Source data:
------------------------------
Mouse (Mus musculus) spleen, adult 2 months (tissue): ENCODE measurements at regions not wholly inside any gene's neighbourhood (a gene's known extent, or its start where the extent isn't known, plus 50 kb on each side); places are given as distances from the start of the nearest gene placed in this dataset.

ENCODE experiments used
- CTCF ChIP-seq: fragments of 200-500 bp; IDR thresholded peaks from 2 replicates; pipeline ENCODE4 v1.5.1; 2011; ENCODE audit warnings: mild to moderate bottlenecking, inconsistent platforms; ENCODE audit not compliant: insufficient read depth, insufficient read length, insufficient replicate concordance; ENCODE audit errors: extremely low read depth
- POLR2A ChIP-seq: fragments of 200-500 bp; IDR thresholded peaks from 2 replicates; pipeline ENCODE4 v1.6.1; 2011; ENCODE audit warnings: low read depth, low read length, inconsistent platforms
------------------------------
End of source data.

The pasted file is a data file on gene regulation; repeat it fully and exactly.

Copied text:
Mouse (Mus musculus) spleen, adult 2 months (tissue): ENCODE measurements at regions not wholly inside any gene's neighbourhood (a gene's known extent, or its start where the extent isn't known, plus 50 kb on each side); places are given as distances from the start of the nearest gene placed in this dataset.

ENCODE experiments used
- CTCF ChIP-seq: fragments of 200-500 bp; IDR thresholded peaks from 2 replicates; pipeline ENCODE4 v1.5.1; 2011; ENCODE audit warnings: mild to moderate bottlenecking, inconsistent platforms; ENCODE audit not compliant: insufficient read depth, insufficient read length, insufficient replicate concordance; ENCODE audit errors: extremely low read depth
- POLR2A ChIP-seq: fragments of 200-500 bp; IDR thresholded peaks from 2 replicates; pipeline ENCODE4 v1.6.1; 2011; ENCODE audit warnings: low read depth, low read length, inconsistent platforms